By John Pappalardo
When talk about climate change and global warming started surfacing, many in the local commercial fishing fleet were skeptical.
If fishermen are nothing else, they are deeply engaged in the marine world, keen observers of their experiences offshore. Many keep detailed logbooks that record every trip, where they go, how much they land, water temperature, depth, all data points that captains connect to inform and define future effort. They trust their own observations and histories much more than surveys and assessments created by scientists on research vessels who come and go. Many times, fishermen have been proven right, which drives even more incredulity.
This distrust goes back generations, so when the climate change trumpet calls started, a fair amount of rolling eyeballs were observed:
The ocean moves through cycles beyond our understanding, rhythms and long patterns we don’t comprehend. Warmings and coolings have happened more times than we can imagine, big and small fluctuations. As one savvy fisherman mused a few years ago by way of example, “They say the Gulf of Maine is the fastest warming water body on the planet? That’s a surface, superficial statement: Drop a sensor to the bottom and check the temperature, you’ll see it’s identical to what it was 100 years ago. Has anyone highlighted or explained that fact?”
Those kinds of responses no longer carry water (no pun intended). Anyone moved by evidence, as opposed to those who still believe there is some mega-conspiracy to use climate fear to manipulate us (for nefarious reasons I still don’t understand), has now come around, albeit grudgingly:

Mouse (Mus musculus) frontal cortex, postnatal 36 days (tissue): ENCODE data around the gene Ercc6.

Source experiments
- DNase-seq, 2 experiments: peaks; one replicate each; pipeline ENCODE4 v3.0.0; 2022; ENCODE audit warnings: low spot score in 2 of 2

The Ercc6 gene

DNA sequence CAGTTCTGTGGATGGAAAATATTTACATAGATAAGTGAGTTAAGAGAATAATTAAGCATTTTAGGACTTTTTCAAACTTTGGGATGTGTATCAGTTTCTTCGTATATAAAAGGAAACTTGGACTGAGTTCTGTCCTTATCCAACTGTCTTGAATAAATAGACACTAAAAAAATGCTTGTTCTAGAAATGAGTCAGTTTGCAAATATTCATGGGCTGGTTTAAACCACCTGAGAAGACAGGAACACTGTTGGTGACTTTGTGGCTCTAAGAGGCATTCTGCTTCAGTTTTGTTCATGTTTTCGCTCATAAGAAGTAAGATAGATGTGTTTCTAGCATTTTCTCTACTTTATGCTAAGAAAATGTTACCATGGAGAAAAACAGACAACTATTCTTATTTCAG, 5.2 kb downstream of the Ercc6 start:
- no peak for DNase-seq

Climate change is real. Global warming might not be the best or only way to describe it, but there is too much proof to deny. We could argue about whether all of it has been caused directly by human activity, but there is no doubt that at least most of it results from our impact.
For a long time now, the Alliance (and me personally) have been saying this, talking through the issue with fishermen who suspected otherwise, and urging our communities and government to face reality and respond. Now a major federal initiative to try to do that has emerged.
It’s called “The Bipartisan Infrastructure Law,” a phrase meant to build support and downplay “climate change,” still a lightening rod term for some. The huge bill sets aside almost $3.6 billion over multiple years to fund all kinds of projects related to coastal impacts. It’s an environmental buffet:
- More than $1.4 billion to construct “natural infrastructure projects meant to build ‘coastal resilience,’ meaning oyster reefs and natural barriers rather than stone walls to protect coastlines.
- More than $904 million on data and services alone, to get “critical information into the hands of decisionmakers.”
- Almost $600 million for what’s called fisheries and protected resources, to restore habitat and encourage community economic development meant to help keep the industry afloat.
- Around $75 million to clean up and dispose of marine debris.
A lot of the focus is on projects that might not affect our communities; $106 million to rebuild and recover salmon runs in Alaska, tens of millions to dismantle old dams in Maine that have blocked comparable runs for herring, big bucks to academics and science institutions to detail impacts and effects.
But there’s flexibility too, leeway and lots of money.
Our county, towns, non-profits like us and for-profit companies all have strong interest to bear down on this new law and get creative with it, because by definition it is opportunity — to restore habitat, reduce carbon footprint, and create good green jobs doing so.
It’s billed as created to support “infrastructure,” but that’s a bit of a smokescreen. This is the federal government’s major “bipartisan” acknowledgement that climate change is not some mirage or scheme. It’s real, hitting harder and faster than we hoped or expected.
The message is clear: It’s time to protect ourselves is right now, because we didn’t do enough yesterday.
John Pappalardo is CEO of the Cape Cod Commercial Fishermen’s Alliance